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Libya asks UN to lift arms embargo so it can fight Islamic State

The country requested “urgent support” in an emergency meeting of the Security Council


 

Libya’s foreign minister on Wednesday demanded that the U.N. Security Council lift an arms embargo so his country can fight the Islamic State group as it establishes a presence in north Africa and moves closer to Europe.

Foreign Minister Mohammed al Dairi spoke to an emergency session of the council amid regional alarm after the Islamic State group over the weekend posted a video of the beheadings of 21 Egyptian Coptic Christians in Libya.

Al Dairi stressed that Libya is not asking for international intervention. But he said the international community has a “legal and moral responsibility to lend urgent support” and that the region, including the Mediterranean, is in danger.

“If we fail to have arms provided to us, this can only play into the hands of extremists,” he said. He told reporters he wanted to see the same attention paid the danger in Libya as has been paid to Iraq and Syria, where a U.S.-led coalition is battling the Islamic State group.

The foreign minister of neighbouring Egypt, Sameh Shoukry, called for a naval blockade on arms heading to areas of Libya outside the control of “legitimate authorities.” He did not rule out troops on the ground in Libya and said his country was seeking international support “by all means.”

Jordan was circulating a draft resolution on the issue to fellow council members later Wednesday. Aside from the call to lift the arms embargo, the draft resolution also calls on militias to withdraw from Tripoli to allow the return of the “legitimate government,” and it condemns any attempt to supply arms to non-state actors.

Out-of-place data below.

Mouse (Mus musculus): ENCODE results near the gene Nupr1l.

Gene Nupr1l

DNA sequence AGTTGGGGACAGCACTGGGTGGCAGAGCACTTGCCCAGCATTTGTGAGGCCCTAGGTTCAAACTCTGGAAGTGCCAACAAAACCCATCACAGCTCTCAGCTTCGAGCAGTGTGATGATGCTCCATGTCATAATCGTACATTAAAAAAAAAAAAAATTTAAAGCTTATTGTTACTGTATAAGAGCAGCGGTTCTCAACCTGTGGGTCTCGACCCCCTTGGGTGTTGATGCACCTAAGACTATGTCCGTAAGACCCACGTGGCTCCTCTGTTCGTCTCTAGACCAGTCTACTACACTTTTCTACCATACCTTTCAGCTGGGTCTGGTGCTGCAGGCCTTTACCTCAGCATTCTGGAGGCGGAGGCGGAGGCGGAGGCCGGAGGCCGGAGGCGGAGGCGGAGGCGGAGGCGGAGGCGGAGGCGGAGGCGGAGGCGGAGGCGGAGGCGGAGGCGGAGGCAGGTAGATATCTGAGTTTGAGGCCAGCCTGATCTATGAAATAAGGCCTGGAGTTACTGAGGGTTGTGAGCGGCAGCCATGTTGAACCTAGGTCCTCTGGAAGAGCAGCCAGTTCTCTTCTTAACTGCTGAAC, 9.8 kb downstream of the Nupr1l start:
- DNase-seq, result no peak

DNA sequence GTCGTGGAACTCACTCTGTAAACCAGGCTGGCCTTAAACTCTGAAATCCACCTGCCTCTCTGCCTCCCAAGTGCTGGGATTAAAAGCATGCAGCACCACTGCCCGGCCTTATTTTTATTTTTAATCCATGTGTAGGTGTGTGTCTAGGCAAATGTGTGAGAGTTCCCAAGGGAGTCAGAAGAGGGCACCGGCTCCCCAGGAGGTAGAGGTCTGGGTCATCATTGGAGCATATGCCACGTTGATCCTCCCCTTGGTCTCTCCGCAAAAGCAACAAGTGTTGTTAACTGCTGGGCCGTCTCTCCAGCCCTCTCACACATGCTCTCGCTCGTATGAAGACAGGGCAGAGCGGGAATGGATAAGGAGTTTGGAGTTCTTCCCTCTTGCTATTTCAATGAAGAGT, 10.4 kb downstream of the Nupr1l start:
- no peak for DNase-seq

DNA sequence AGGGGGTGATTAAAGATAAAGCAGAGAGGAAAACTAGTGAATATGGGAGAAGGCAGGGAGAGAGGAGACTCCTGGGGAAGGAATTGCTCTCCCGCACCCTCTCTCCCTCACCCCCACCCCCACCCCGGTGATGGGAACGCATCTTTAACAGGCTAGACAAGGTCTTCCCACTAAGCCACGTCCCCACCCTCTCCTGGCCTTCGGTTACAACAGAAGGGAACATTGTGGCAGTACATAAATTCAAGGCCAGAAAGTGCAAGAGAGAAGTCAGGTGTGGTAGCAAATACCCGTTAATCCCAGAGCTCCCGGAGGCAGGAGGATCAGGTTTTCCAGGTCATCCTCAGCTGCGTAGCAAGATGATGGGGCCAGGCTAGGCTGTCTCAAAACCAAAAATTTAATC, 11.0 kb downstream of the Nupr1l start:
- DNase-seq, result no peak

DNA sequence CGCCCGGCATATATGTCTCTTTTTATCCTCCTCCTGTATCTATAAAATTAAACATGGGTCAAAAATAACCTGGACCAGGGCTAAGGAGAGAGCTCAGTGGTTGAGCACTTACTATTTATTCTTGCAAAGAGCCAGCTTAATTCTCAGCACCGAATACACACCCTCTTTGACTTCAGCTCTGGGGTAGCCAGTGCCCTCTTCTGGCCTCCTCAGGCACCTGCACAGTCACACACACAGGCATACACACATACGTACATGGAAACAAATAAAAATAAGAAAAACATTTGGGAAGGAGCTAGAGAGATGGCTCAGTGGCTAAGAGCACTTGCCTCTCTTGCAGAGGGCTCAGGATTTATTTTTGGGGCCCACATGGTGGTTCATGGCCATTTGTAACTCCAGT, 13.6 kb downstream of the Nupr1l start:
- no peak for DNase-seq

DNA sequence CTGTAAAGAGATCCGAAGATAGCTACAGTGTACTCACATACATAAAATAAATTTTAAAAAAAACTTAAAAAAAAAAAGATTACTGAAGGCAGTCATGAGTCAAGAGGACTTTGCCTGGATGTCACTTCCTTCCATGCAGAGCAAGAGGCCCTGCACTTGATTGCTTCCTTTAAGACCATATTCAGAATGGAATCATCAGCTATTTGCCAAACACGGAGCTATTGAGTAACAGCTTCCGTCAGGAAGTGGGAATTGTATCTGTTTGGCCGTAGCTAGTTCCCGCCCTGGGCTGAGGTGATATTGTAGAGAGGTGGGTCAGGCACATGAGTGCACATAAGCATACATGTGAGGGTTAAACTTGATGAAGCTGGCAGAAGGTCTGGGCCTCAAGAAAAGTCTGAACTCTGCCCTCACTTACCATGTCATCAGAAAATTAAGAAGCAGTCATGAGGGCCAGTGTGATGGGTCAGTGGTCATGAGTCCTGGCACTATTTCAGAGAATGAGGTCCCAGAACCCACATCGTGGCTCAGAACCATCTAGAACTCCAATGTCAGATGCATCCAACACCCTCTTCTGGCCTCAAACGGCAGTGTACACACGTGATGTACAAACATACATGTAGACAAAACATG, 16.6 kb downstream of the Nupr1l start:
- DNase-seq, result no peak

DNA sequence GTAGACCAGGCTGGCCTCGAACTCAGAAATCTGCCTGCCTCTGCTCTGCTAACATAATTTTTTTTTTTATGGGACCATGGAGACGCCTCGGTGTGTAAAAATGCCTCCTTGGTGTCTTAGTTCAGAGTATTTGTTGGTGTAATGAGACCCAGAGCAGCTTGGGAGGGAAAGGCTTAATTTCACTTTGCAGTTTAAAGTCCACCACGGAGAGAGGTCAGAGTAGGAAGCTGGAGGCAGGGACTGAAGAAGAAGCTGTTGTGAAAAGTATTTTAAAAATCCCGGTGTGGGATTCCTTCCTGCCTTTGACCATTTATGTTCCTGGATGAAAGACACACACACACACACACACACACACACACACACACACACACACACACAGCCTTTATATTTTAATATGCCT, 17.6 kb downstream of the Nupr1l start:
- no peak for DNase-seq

Egypt responded strongly to the beheadings, carrying out airstrikes against Islamic State group positions in Libya and saying it was in self-defence. Shoukry has said those airstrikes could continue.

Energy rich Libya is wracked by the worst fighting since long-ruling dictator Moammar Gadhafi was overthrown in 2011. Two rival governments and parliaments – each backed by different militias – rule in the country’s eastern and western regions. After Islamic and tribal militias took over the capital, Tripoli, the elected parliament has been forced to function in the eastern city of Tobruk.

On Tuesday, Egyptian President Abdel-Fattah el-Sissi had called on the United Nations to approve a new coalition for airstrikes in Libya, where the extremists have set up their first major affiliate outside of Iraq and Syria.

But U.N. diplomats said Egypt’s initial demands eased during talks later Tuesday.

It’s possible for Libya to apply for weapons imports under an exemption in the arms embargo for the Libyan government, but the U.N. committee that considers such requests has been cautious about giving approval amid concern that weapons might be leaked to armed groups. The U.N. embargo has been in place since 2011.

Countries in the region have been stepping up to offer support since the video of the beheadings emerged. Both Italy and Algeria during the council meeting expressed their willingness to participate in international efforts.

Italy is especially worried. The country’s islands on the Mediterranean are only a few hundred miles from Libya, and Italian officials worry that militants will mingle with the waves of migrants being smuggled across from Libya and arrive in Italy by sea.

France, a lead player in the campaign to oust Gadhafi in 2011, has campaigned for months for some kind of international action in Libya.


 
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